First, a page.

In the intervening years there have been paradoxical developments: Lethality of first-world air defenses has increased dramatically. Absent stealth, if you’re tracked you’re doomed. But meantime the enemy we’re actually fighting or planning to fight is doing good to muster a handful of ratty heavy machineguns. So avoiding barrage small arms fire is job #1; do that and you’re golden.

So against half-assed ragtag IS-style opposition you fly straight and level with impunity in the middle altitudes. But against near-peer adversaries …

Nowadays with effective lookdown-shootdown radars, enemy AWACS, and phased-array and AESA ground-based radars plus faster launch systems it’s a different story. Today, if you drop into a valley that has enemy ADA/SAM in it, you’re gonna get shot at. With real high P[sub]k[/sub]. And if the bad guys have counter air, low altitude is no sanctuary at all.
As to FB-111 & SU-30, it was mostly a matter of aircraft size & design priorities. All else equal, a bigger aircraft will have longer range. It’s a manifestation of the square-cube scaling law. -111s could penetrate against 1990s opposition & carry the fuel to go a very long way once behind enemy lines. Simply because they were 2 or 3x the size/weight of an F-15E, much less 3 or 4x the size/weight of an F-16.

We are still fighting today that stealth is not aerodynamically efficient. And stealth is an absolute requirement to survive against a near-peer opponent. So we can’t both survive and go deep unless we use a very large platform *a la *B-2. A more bizjet or big RJ-sized penetrating stealth bomber is possible. But it’ll have 90% of the pricetag of a B-2 for 1/3rd the range & payload. That’s not a winner at the Pentagon budget office, nor in Congress.

What’s interesting is studying some of the old anti-air tactics. Back in the old days, defenders would send up balloons trailing long cables, or string cables between telephone poles, with the intent that low-flying aircraft would risk getting snagged (snagging a cable at 300 knots is an excellent way to ruin your entire day). The Germans particularly liked stringing cables across tempting approaches such as canyons and ridges overlooking important facilities or bases.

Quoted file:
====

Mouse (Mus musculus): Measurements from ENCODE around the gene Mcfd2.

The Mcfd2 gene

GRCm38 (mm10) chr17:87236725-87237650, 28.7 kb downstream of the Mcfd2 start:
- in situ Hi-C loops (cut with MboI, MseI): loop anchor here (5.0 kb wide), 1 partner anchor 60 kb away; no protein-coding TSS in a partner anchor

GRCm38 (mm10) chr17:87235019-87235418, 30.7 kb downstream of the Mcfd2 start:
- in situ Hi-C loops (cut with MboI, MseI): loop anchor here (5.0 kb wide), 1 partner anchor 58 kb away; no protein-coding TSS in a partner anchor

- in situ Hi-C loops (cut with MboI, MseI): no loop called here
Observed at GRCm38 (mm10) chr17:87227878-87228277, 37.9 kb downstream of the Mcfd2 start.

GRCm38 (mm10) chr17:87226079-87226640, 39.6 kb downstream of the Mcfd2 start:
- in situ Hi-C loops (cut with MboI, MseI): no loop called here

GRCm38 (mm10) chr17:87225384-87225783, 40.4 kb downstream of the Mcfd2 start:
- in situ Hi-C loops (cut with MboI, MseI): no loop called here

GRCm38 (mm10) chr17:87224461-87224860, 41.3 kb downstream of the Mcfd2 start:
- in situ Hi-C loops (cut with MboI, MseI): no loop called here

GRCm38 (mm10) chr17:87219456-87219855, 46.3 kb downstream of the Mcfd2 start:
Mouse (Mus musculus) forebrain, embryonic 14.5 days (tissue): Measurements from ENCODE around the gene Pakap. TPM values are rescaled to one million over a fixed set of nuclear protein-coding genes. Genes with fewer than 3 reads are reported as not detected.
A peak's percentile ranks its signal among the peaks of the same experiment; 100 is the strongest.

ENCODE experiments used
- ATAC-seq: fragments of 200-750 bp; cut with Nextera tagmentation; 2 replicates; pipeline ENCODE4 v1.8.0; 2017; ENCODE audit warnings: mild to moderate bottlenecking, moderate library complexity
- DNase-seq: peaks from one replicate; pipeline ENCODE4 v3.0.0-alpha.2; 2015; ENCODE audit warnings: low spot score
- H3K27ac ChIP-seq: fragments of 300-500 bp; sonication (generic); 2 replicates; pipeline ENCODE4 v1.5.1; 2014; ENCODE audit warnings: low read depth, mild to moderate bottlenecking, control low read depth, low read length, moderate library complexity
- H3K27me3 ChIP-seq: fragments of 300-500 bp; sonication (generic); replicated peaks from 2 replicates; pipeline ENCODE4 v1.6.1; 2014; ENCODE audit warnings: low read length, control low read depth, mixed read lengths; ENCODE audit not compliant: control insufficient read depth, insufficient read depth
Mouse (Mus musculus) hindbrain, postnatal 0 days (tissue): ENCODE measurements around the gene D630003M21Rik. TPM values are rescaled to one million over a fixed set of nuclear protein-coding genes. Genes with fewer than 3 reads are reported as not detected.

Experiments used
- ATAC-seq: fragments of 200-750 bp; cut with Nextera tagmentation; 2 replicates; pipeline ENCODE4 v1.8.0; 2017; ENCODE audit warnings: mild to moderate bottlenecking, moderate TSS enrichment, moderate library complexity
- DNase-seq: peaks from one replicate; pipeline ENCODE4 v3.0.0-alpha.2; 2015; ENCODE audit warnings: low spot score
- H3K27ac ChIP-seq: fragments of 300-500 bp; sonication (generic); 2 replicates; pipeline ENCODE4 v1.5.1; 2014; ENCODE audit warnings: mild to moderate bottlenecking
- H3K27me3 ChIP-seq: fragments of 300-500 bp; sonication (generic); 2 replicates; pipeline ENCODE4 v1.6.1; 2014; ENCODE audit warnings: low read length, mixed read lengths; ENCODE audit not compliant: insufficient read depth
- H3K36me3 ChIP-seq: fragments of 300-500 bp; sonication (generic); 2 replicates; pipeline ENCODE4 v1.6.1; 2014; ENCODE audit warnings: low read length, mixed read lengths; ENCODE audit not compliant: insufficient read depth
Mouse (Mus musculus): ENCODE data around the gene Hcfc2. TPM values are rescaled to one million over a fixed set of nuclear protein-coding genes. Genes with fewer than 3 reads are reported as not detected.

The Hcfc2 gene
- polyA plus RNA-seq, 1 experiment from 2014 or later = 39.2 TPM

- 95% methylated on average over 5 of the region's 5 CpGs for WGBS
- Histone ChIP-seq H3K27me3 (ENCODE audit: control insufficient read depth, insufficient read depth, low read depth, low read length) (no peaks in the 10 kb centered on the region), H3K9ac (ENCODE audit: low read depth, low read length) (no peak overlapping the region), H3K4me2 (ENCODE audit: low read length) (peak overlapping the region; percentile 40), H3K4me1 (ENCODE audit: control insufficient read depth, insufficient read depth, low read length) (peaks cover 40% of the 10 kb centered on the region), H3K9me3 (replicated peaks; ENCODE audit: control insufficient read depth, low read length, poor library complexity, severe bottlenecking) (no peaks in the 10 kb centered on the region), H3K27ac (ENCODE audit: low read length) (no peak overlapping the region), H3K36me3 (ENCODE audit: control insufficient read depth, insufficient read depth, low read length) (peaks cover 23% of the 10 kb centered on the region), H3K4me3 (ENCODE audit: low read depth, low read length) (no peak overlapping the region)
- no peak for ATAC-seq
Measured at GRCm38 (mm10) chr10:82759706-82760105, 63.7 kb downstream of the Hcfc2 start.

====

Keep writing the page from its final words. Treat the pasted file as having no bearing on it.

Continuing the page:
The counter to these defenses was simple: Just fly high enough for their anti-air gunners to get a clean shot at you.

Sadly, that counter-air tactic was still effective into the 1990s: https://en.wikipedia.org/wiki/Cavalese_cable_car_disaster_(1998)

Big bombers are what are called “strategic” bombers. They’re typically used to bomb strategic targets in the enemy’s homeland like factories, populations, and the like. Think B-17s/B-24s in WWII Europe, and B-29s against Japan. This means big payloads dropped very long distances from their airbases. In modern day usage, that typically means nuclear weapons, but most of the US ones can also drop an absurd number of conventional bombs as well.

That’s why only countries like the US and Russia have that kind of bomber; nobody else really plans to have a total war where they’re going to bomb someone’s populations, industrial capacity and general infrastructure.

Someone like Israel isn’t planning on fighting that kind of war, and for the most part, doesn’t need that kind of range, as I suspect F-15Es could hit any neighboring Arab capitol anyway.

Especially seeing as the IDF has fast packs and can buddy tank in addition to AAR.

You mean the Su-24. The Su-27 family was solely designed for air superiority and interception until the Su-30MKI was introduced with some (relatively minor) ground attack capability.

I was working in a State Park near Dayton, Ohio. Very picturesque valley (with an unfortunate groundwater contamination problem). With absolutely no warning, 2 F-16s hopped the ridgeline, dropped into the valley, then hopped over the next ridge and were gone. It took them less time than it takes to read that sentence. About knocked me on my ass I was so surprised. I can’t imagine that even someone with training would have been able to get a shot off at them. I would also be that in a real war they would have been flying faster and lower.

Great cite. The best layman overview of technology/tactics development of the F15 I have ever read.

And certainly spot on for this thread.